But in the world that we live in, to follow the way of Jesus, to walk the path of life, demands a lifetime of disentangling, of extricating ourselves from ways of indifference, division and death. That’s what Francesco and Clara discovered – or St Francis and St Clare of Assisi, as we tend to call them. That to say Yes to Jesus required them to say No to the lives that they had previously had – and to the power, status and violence, the social and cultural assumptions and divisions, that those lives were bound up with. For Francis and Clare, it required them to say No to the consumption, competitiveness and ‘gated communities’ of wealth; to say No to the violence so often mobilized to protect vested interests and the status quo; to say No to the exclusion, abuse and exploitation of those deemed less-than-human; to say No to those desires in ourselves that seek to deny our interrelatedness, diminish our humanity, and hide from the truth. And of course Francis and Clare’s world is not that different to our own. Many of the No’s that they had to say, are No’s required of us too – so that we too can say Yes to the way of Jesus, the path of life. Some of these No’s, in our society of Brexit-exposed divisions and ecological emergency, are perhaps even more urgent than they were for Francis and Clare – and certainly no less so.

And what about Catherine, dear friend, newly-priested pioneer curate? What does God ask of you – through, around, or in spite of, today’s Scripture readings? The ‘job descriptions’ of ‘pioneer’ and ‘priest’ allow for so many things you can say ‘Yes’ to, it can often be hard to utter your ‘No’s. For some of you here, to hear Catherine say ‘No’ at all may feel uncomfortable, difficult to take. Did not St Paul say he was ‘all things to all people’, you might say to yourself? (Although even St Paul immediately followed that up by focusing in on ‘some’ people, rather than everyone.) On the other hand, is Catherine to be like the Jesus of today’s gospel reading, setting her face in one direction only, on one small section of the parish, boldly pioneering where no one has pioneered before, saying No to ‘here’, so she can say a whole-hearted Yes to ‘there’? There is a careful, prayerful discernment in the role of pioneer priest which is unenviable. There is no blueprint. No roadmap. As St Francis himself wrote towards the end of his life: “No one showed me what I had to do.” Only slowly and gradually, one faltering step at a time, do we – pioneers, priests and saints among us – discover what walking the way of Jesus, the path of life, looks like in practice.

But there are, at the very least, some clues to shape our discerning, from those who have – in fact – boldly gone before us. And I want to leave you with two interrelated images, both in some ways profoundly traditional.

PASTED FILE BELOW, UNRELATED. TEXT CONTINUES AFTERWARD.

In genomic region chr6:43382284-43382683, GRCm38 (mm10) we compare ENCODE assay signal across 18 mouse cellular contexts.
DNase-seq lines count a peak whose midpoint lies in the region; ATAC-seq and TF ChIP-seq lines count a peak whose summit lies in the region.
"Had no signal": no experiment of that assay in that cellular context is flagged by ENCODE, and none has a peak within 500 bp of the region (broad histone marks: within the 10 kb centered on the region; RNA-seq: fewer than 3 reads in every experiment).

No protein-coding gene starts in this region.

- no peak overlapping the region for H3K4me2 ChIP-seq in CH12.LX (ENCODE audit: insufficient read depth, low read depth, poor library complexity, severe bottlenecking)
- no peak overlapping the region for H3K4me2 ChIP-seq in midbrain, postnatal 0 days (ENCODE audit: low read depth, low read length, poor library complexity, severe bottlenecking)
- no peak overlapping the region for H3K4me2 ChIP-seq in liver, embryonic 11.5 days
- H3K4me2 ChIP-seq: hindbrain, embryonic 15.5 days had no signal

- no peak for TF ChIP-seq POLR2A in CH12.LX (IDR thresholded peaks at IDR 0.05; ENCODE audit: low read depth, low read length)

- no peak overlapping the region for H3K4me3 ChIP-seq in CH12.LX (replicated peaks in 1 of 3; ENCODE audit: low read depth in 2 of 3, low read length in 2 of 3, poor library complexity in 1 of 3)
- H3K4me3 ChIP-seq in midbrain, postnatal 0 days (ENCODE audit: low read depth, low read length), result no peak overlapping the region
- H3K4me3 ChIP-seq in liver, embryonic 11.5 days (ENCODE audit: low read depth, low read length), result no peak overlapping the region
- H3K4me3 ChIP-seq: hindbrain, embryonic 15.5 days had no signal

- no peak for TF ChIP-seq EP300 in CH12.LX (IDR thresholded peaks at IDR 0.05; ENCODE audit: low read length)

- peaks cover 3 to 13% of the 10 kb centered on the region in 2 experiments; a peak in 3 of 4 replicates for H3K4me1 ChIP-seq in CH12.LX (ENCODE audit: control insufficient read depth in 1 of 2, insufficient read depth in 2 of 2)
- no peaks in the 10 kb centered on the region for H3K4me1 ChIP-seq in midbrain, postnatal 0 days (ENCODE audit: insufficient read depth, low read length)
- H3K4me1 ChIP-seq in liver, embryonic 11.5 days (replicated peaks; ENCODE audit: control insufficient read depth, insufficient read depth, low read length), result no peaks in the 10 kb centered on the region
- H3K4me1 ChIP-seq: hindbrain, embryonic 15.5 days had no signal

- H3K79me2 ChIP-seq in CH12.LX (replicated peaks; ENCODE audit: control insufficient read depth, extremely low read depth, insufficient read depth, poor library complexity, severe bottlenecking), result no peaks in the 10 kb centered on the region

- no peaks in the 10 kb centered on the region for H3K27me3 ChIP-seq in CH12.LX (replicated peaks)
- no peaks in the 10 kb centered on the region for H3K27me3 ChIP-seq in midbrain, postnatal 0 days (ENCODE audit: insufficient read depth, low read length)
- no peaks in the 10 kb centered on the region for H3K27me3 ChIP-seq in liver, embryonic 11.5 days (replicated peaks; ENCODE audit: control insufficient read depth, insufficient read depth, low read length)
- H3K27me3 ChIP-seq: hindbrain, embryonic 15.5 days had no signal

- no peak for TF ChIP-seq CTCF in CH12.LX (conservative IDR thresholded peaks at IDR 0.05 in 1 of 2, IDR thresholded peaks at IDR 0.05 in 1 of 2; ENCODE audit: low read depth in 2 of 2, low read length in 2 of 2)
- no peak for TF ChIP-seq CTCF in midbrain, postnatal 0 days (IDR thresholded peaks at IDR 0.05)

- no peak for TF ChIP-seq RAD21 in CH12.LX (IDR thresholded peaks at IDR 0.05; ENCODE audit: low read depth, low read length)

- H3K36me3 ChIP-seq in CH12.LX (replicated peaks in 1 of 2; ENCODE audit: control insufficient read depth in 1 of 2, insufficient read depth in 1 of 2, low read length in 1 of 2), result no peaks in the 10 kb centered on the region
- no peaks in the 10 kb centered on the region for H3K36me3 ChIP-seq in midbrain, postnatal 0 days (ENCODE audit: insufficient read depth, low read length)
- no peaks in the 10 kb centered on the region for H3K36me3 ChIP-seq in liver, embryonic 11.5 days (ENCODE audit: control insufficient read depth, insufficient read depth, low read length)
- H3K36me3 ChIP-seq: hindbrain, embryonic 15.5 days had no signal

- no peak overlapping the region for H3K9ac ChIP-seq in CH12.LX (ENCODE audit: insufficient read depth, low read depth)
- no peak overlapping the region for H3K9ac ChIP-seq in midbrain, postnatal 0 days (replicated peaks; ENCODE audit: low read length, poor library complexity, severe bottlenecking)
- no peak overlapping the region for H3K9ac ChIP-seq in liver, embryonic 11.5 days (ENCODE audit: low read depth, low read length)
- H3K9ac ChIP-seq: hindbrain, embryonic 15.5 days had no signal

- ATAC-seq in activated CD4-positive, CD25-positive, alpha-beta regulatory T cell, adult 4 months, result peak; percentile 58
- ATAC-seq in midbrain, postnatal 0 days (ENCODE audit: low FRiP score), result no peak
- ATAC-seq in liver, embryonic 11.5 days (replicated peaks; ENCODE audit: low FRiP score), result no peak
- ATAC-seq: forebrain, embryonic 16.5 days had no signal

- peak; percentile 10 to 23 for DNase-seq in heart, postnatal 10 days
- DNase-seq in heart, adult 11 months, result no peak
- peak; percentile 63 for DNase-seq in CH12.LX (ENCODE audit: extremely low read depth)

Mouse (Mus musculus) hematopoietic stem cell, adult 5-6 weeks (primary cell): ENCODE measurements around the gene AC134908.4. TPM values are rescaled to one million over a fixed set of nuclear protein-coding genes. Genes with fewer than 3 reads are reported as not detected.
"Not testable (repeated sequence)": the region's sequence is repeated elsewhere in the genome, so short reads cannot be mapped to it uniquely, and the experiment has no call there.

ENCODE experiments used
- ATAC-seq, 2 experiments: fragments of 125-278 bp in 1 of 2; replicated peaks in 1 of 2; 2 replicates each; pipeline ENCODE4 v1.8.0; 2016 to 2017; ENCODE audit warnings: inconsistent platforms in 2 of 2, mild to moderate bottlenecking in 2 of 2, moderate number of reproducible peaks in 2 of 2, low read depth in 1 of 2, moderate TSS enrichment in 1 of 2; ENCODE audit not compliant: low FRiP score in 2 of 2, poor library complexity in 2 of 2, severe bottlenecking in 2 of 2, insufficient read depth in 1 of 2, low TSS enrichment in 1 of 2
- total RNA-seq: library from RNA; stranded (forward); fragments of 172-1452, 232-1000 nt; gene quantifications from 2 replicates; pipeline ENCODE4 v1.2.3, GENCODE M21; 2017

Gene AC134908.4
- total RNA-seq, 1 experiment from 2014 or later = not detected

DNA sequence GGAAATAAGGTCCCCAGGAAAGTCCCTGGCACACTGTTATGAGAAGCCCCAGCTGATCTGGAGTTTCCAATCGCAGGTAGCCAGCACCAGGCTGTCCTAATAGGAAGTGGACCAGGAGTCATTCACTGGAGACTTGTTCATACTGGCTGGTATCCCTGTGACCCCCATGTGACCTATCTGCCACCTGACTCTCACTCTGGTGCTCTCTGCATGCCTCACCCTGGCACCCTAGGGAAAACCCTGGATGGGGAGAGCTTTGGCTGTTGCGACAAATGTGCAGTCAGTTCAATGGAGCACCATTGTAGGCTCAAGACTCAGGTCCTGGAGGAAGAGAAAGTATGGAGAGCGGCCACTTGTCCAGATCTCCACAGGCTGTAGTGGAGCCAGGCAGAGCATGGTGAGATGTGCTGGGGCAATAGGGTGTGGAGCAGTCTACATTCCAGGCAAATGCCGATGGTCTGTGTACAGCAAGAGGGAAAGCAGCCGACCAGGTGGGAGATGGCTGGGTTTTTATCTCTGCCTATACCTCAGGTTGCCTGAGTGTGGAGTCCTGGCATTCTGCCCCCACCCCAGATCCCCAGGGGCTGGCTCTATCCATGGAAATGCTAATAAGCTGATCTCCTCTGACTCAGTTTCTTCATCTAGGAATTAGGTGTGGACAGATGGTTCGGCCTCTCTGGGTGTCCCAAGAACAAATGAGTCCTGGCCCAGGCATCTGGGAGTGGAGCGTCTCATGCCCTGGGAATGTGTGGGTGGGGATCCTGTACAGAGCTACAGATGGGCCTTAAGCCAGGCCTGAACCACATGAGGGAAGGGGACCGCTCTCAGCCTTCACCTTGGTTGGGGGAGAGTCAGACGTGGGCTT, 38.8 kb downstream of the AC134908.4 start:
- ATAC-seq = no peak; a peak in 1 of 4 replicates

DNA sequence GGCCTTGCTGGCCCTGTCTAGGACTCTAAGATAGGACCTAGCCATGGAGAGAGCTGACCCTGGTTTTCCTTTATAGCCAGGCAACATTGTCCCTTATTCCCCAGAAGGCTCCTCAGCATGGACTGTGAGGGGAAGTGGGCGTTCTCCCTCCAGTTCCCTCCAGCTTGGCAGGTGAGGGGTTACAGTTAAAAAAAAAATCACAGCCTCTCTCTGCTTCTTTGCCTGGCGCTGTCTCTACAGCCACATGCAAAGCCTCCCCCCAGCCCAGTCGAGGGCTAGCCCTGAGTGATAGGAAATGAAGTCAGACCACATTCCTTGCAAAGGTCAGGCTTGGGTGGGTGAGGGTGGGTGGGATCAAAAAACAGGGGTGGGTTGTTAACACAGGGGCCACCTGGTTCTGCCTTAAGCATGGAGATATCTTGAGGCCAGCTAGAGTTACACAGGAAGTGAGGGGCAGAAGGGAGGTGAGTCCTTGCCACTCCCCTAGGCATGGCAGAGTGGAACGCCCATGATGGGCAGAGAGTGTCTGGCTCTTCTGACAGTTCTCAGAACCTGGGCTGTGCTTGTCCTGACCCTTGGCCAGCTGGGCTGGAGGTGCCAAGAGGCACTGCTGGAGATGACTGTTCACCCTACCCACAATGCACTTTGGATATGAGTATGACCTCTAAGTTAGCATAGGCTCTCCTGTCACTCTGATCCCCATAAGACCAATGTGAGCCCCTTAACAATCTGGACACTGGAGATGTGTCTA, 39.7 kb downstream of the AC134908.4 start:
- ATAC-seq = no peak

The first is the priest as eucharistic host. Here in this eucharist, Catherine, you have done the welcoming, you will do the inviting, and from your hands we will receive the bread, the body of Christ. In some important sense, as much as we are all guests of God here, it is you who creates the conditions for hospitality in this space this morning. But in the eucharist you invite us not just into a sacred space, but into a sacred time. Eucharistic time is Sabbath time. Whether it is in church or in a fresh expression, whether it’s on Sunday morning or on Thursday afternoon, the eucharist invites us into a time for saying No to ‘productivity’, ‘efficiency’ and ‘effectiveness’; to say No to deadlines and clock-watching, busyness and hurriedness; to say No to consumption and competition for scarce resources; to say No to division, enmity and violence… to say No, so that we can say Yes, whole-heartedly, full-bodiedly, to enjoying each other in God’s company, to celebrating around God’s table without limit or end… This patient, generous, gentle eucharistic time, Sabbath time, nevertheless has an urgency to it – as urgent as Jesus’ proclamation, as urgent as Francis and Clare’s invitation, as urgent as our ecological emergency. As priest, Catherine, even where you find yourself the guest of others, you invite those around you to say Yes to eucharistic time, Sabbath time – and call us to be inviters in turn.

But as priest, Catherine, God also invites you to inhabit that eucharistic time, Sabbath time, for yourself – and to do so with an urgent slowness (and I’m preaching as much to myself here as to you, as we preachers so often do). To say Yes fully to the way of Jesus, to the path of life, to the God in whose presence is fullness of joy, you will often find yourself having to say No even to those demands that seem of the utmost importance, from even those people whom you love most dearly. Because to follow the way of Jesus, the path of life, with urgency, is also to learn the art of not-doing, of an attentive stillness.

The priest, poet and Shropshire lad Mark Oakley was once revisiting the county of his childhood when he came across a shepherd, leaning on a traditional shepherd’s crook. Joking with the shepherd that his boss, the bishop of London, had a very similar crook, Mark asked him if he used it to haul in the naughty stray lambs. “No,” said the shepherd, “that’s not what it’s good for. I’ll tell you what I do with this crook. I stick it in the ground so deep that I can hold onto it and keep myself so still that eventually the sheep learn to trust me.”

So Catherine – and those with whom you travel here in Kings Norton – as you take this next step, together today, on your journey into priesthood, may God gently, patiently, kindly make in you an undivided heart, that with Francis and Clare you may more firmly say No to the ways of indifference, division and death, and more joyfully say Yes to Jesus’ life-giving way, to the eucharistic, Sabbath time, of love, joy and peace. Amen.